by Michael Prest
At the very least, a less stable and cooperative world order calls into question the free trade fantasies of some Brexiteers. A UK cast adrift on a 19th century free trade raft would be cruelly exposed to Trump’s 21st century protectionist starship. Being at the back of the queue to negotiate a trade deal with the US would be only the start of the UK’s problems.
Moreover, the UK was a founder – and until now a responsible pillar – of the multilateral order. If the UK turned its back on a system which has on the whole served the world well for the last 70 years it would imperil far more than itself.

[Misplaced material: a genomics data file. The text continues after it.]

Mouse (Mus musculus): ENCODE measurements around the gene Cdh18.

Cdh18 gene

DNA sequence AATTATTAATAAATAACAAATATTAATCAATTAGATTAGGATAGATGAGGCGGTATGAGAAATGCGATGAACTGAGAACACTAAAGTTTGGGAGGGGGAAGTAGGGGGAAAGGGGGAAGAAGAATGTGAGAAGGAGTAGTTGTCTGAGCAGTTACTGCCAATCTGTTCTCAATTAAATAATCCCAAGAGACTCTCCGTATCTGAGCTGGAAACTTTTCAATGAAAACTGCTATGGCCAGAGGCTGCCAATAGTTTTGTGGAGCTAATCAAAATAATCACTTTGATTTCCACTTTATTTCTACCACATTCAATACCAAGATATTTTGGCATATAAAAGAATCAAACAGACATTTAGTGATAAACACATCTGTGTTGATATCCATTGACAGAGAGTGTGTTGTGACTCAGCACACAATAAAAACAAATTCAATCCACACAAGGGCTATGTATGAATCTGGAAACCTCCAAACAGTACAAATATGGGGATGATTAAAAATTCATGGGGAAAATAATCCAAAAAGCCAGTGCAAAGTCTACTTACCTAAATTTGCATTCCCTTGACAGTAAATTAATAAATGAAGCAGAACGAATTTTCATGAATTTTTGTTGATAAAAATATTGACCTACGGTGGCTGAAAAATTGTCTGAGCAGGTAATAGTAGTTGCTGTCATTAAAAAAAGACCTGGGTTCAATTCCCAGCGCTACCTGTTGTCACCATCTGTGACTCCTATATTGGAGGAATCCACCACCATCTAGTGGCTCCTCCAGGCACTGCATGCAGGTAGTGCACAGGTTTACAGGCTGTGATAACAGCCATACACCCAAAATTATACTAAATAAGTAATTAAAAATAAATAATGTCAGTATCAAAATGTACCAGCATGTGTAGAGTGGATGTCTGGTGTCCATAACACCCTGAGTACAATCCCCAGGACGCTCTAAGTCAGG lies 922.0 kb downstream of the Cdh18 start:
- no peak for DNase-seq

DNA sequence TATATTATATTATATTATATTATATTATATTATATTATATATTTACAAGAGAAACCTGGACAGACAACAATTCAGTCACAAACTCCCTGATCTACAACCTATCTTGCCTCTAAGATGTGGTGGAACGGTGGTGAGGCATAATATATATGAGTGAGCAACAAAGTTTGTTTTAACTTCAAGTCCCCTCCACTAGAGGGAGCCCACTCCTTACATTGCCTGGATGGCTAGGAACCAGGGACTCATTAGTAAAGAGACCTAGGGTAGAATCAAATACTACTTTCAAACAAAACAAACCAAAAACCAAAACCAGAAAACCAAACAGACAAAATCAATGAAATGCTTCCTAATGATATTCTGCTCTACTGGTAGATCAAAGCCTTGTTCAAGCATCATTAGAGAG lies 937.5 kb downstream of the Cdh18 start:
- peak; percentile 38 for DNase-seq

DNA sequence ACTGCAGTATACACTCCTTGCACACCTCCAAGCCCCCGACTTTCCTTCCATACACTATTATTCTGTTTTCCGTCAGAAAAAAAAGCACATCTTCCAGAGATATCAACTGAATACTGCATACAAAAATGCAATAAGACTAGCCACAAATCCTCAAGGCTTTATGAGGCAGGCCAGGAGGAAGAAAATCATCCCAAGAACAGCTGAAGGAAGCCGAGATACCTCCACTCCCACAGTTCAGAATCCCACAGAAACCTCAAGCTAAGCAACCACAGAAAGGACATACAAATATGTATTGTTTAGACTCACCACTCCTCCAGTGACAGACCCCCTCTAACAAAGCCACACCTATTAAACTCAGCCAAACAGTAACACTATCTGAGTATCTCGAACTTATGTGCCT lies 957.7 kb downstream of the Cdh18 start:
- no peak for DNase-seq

Trump’s apparently cavalier disregard for Nato, the WTO and doubtless other pillars of multilateralism such as the International Monetary Fund and the World Bank is a harsh new environment in which the UK has to try to forge a new deal with the EU. It points unequivocally to the lightest possible Brexit. Trump may not be elected. But it would be most unwise to assume that someone else like him will not come onto the scene in a few years’ time in the US or that China and other countries will decide that multilateralism no longer serves their national interests.